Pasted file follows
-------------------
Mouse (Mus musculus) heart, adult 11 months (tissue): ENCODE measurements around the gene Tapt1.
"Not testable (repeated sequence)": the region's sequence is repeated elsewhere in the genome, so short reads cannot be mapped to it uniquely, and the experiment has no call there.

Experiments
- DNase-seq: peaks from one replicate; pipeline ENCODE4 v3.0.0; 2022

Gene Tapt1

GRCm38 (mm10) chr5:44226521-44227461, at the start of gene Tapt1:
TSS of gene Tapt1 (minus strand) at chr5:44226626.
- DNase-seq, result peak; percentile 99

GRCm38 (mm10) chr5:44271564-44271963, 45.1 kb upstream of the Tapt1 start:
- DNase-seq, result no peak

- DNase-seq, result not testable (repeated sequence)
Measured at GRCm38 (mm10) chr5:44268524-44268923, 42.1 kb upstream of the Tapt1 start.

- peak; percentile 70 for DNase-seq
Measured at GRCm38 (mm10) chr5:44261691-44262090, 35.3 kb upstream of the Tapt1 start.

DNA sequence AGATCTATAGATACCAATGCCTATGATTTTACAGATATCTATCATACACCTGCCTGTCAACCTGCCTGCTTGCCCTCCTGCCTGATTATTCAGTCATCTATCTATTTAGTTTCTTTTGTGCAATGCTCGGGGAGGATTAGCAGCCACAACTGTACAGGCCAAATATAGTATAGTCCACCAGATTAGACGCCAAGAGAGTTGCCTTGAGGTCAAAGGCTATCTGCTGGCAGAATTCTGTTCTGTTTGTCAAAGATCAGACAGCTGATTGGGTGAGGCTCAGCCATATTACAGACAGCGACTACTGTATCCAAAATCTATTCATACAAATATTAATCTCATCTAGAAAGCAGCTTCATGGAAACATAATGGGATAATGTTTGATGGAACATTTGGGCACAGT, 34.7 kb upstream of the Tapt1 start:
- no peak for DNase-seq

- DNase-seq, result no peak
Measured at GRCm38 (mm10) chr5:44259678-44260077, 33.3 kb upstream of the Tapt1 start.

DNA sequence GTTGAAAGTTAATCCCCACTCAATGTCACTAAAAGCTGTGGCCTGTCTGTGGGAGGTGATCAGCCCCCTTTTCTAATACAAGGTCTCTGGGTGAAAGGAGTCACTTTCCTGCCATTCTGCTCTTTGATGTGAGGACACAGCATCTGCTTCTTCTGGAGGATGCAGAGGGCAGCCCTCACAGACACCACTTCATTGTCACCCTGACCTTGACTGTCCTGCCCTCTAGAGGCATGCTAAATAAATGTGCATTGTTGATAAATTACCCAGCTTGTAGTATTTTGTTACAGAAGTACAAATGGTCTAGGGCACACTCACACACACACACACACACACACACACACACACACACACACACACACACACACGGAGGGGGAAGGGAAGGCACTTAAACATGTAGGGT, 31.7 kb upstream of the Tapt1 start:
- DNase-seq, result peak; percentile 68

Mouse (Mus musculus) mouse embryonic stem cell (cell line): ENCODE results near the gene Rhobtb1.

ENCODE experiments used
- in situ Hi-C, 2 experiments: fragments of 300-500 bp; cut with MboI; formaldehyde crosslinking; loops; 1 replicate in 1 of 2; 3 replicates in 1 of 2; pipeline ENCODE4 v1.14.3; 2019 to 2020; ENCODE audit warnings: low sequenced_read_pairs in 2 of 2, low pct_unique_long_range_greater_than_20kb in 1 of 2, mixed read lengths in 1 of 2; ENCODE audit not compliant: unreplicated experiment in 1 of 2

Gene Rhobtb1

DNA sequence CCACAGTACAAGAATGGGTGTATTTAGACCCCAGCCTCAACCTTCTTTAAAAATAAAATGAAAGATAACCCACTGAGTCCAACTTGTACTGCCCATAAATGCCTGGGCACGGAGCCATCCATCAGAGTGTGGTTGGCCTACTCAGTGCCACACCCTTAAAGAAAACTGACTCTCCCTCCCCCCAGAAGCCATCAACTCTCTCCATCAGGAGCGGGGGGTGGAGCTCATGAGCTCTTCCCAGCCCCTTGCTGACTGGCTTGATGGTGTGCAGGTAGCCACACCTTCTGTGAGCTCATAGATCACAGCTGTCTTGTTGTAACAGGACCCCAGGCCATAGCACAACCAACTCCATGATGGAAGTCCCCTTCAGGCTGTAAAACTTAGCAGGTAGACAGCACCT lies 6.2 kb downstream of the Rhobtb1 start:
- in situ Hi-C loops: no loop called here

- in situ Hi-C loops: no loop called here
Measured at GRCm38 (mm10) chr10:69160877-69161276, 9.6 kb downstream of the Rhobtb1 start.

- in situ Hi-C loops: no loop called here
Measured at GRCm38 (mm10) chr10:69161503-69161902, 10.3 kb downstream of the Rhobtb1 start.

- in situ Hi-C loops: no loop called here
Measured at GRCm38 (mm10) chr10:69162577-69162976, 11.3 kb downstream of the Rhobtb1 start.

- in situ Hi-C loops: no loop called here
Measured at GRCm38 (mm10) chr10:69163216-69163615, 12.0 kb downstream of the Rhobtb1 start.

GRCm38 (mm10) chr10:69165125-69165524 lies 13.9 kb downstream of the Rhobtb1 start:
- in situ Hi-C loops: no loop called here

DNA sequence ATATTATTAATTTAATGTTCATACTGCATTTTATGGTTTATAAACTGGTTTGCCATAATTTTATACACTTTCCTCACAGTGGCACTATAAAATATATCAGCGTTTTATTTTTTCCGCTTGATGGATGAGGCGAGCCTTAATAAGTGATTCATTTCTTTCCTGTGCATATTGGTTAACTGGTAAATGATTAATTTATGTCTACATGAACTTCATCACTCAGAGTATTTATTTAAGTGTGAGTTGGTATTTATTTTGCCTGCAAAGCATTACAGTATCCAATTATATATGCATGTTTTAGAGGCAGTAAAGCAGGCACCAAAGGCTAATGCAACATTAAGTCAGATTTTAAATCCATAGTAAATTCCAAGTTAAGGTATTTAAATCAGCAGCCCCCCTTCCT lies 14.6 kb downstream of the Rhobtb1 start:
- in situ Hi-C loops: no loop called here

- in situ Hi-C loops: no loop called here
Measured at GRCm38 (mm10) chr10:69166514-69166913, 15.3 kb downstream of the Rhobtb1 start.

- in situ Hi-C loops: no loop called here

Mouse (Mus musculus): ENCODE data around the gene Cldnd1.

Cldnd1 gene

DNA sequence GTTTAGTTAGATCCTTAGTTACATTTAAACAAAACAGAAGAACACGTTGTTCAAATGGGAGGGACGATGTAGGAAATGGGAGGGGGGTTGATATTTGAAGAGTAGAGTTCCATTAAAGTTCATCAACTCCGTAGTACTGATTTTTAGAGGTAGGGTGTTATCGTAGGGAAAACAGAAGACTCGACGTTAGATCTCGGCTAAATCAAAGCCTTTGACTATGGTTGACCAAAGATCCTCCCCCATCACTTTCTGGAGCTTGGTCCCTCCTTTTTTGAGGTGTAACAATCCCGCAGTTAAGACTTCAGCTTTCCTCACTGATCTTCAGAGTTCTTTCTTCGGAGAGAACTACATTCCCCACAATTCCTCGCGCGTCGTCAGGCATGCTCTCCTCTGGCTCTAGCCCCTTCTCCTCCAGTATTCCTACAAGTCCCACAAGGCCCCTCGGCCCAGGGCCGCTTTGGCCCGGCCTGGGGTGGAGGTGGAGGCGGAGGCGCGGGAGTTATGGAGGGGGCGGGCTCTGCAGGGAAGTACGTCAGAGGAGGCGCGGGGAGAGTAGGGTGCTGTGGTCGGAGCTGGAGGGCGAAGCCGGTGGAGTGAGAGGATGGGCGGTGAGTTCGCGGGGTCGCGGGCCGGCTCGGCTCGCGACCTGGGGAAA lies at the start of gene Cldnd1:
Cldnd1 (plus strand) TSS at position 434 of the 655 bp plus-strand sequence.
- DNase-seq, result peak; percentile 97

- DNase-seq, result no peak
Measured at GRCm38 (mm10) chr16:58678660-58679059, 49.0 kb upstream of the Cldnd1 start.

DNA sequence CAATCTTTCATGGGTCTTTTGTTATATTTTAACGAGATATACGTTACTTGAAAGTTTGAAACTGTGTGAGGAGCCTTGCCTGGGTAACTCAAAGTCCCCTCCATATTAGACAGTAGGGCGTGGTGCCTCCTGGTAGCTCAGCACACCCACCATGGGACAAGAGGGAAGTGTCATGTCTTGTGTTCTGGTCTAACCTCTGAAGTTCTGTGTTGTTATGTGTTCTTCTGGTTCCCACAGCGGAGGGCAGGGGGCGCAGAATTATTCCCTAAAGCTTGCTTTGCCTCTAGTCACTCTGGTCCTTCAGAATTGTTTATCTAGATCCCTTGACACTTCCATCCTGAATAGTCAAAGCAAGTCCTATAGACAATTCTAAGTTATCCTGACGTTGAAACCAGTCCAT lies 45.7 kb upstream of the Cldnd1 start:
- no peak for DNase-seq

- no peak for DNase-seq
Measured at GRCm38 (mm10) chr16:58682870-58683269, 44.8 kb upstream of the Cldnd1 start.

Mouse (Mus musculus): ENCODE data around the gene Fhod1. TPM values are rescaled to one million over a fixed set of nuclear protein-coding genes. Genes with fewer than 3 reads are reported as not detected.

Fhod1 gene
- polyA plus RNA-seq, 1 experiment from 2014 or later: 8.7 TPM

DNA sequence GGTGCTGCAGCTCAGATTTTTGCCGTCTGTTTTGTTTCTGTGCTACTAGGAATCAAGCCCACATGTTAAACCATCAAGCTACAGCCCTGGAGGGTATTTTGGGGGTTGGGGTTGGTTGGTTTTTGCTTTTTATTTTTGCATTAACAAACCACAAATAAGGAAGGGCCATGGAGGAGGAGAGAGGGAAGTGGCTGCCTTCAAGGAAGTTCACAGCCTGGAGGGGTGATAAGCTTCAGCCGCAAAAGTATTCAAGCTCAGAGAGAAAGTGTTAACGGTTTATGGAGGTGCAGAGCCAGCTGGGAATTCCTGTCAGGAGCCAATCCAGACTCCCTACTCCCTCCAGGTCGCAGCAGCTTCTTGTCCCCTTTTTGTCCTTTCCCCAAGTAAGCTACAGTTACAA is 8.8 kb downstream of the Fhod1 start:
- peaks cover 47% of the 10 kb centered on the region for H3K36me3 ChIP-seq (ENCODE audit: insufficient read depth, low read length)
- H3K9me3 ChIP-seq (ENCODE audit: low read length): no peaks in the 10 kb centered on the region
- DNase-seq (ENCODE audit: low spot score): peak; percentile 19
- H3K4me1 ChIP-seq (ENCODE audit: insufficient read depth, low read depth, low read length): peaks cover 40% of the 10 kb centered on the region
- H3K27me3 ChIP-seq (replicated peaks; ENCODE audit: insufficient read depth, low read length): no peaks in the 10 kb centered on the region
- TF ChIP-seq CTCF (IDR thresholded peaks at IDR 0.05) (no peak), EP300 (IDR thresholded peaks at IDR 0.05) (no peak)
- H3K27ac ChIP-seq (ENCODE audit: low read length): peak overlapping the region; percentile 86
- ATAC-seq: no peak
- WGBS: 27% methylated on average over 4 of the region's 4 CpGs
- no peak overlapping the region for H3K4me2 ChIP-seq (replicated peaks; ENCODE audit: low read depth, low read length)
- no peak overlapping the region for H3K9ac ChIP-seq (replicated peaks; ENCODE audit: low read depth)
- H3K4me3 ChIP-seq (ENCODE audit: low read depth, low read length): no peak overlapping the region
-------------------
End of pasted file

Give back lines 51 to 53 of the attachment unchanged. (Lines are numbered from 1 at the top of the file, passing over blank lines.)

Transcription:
- no peak for DNase-seq
Measured at GRCm38 (mm10) chr16:58682870-58683269, 44.8 kb upstream of the Cldnd1 start.

Mouse (Mus musculus): ENCODE data around the gene Fhod1. TPM values are rescaled to one million over a fixed set of nuclear protein-coding genes. Genes with fewer than 3 reads are reported as not detected.